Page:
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MySQL™ and JSP™ Web Applications: Data-Driven Programming Using Tomcat and MySQL by James Turner

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Use Cases

Use cases are both a blessing and a curse. On one hand, they are the absolute Bible of what you need to do to make the application work. Without a well-defined set of use cases, you're at the mercy of the client, who can then add new functionality on a whim and claim that it's inside the scope of the project.

On the other hand, use cases are often the dullest, least interesting, most tedious (did I mention boring?) part of the software-development process. They represent a methodical walk through every single way someone can possibly use the application and every possible outcome. It's somewhat like a brute-force computational approach to software design. In any event, it must be done, so it's best to just get started.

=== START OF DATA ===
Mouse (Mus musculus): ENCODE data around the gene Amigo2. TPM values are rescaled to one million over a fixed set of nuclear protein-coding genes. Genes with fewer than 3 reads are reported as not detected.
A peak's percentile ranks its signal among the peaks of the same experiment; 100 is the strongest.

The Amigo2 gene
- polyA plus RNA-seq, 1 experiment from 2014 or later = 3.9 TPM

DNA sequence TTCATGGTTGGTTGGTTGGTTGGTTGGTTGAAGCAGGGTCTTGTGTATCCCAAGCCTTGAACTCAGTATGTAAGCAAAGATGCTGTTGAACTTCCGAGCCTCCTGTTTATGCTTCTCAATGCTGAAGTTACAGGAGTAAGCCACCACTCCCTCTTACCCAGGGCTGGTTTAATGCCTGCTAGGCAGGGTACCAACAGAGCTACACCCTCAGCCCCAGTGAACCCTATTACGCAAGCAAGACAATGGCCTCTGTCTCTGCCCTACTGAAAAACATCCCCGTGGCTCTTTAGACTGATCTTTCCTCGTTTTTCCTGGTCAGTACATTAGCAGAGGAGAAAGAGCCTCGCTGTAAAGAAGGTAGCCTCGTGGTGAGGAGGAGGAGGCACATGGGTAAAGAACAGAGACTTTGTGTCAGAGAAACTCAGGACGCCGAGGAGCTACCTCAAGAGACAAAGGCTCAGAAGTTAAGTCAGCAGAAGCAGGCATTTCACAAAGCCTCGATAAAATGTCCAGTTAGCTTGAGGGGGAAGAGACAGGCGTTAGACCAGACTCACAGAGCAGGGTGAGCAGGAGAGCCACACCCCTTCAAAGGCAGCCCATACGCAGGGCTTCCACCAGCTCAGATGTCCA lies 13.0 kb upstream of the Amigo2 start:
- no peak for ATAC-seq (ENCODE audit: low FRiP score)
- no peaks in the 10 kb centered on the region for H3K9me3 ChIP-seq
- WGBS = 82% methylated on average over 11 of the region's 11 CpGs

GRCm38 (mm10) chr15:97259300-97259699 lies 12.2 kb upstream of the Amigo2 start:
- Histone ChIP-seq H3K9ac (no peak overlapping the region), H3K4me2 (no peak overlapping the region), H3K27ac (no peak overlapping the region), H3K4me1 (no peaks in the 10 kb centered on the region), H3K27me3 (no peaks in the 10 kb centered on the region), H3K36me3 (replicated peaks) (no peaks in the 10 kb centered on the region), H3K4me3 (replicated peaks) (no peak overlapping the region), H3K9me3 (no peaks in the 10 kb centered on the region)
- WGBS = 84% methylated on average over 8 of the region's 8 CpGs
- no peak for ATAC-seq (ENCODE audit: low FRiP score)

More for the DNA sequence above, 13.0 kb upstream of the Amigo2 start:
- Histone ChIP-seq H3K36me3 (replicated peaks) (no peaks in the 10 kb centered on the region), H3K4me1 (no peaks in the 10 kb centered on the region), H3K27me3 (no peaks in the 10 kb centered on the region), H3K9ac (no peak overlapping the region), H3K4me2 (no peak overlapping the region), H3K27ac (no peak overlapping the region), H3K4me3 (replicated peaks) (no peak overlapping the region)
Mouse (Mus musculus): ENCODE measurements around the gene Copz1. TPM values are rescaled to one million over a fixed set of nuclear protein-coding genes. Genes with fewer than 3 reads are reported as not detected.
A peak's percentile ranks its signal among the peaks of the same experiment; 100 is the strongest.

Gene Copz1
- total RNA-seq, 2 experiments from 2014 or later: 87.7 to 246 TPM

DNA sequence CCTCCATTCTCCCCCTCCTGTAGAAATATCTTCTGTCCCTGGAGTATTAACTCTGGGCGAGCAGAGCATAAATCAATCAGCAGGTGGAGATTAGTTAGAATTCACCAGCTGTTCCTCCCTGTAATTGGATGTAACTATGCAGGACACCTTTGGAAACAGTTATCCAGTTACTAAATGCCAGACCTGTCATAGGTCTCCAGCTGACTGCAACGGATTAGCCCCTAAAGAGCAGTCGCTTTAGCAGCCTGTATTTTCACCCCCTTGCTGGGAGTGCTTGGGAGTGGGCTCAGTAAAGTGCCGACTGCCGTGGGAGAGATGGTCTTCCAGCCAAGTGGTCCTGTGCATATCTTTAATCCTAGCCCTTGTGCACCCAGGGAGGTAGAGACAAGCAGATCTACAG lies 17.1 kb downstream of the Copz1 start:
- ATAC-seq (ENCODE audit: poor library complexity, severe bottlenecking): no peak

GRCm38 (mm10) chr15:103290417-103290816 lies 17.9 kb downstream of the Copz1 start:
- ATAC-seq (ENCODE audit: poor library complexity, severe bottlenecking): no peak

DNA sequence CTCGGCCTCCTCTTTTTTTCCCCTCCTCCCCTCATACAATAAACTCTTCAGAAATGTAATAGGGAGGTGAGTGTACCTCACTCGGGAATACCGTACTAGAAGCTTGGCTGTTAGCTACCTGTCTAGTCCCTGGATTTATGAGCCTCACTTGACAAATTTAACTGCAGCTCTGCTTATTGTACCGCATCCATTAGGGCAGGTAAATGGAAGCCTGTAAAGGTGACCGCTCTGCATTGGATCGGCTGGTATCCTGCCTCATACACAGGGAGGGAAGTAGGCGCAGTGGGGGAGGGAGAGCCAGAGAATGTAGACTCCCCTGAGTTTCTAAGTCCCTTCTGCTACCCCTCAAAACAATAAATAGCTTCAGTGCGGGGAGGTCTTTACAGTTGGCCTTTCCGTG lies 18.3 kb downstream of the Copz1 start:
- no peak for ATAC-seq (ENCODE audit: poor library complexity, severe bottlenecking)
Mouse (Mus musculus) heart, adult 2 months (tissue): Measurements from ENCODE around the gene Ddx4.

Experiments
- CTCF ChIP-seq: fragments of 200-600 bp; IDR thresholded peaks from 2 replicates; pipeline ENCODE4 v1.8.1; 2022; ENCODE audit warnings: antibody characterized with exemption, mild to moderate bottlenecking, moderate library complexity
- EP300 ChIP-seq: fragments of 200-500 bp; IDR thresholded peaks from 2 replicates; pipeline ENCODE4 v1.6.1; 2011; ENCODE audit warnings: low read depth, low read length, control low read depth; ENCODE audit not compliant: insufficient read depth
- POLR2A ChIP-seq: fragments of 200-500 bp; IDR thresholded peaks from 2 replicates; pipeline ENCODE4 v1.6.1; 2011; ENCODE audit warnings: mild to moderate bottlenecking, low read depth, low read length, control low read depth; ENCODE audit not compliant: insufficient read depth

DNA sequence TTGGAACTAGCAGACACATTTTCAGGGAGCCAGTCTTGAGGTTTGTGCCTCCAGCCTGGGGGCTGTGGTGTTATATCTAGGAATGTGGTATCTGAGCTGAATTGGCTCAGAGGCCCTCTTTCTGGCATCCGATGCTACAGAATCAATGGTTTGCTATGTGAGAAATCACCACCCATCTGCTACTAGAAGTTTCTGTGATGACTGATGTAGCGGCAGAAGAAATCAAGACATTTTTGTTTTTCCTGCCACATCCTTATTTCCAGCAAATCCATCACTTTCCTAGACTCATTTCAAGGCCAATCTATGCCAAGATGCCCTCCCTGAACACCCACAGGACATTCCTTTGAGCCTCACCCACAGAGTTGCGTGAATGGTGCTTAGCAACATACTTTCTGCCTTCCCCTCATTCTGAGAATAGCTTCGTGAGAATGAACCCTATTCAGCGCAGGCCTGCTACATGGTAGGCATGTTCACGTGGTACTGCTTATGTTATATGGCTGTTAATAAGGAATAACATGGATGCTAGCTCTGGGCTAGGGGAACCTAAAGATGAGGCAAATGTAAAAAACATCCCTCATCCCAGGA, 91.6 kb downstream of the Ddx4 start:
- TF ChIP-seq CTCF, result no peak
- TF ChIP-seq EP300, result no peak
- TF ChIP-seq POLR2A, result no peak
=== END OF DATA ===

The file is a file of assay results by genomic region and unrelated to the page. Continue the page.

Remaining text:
An important ...

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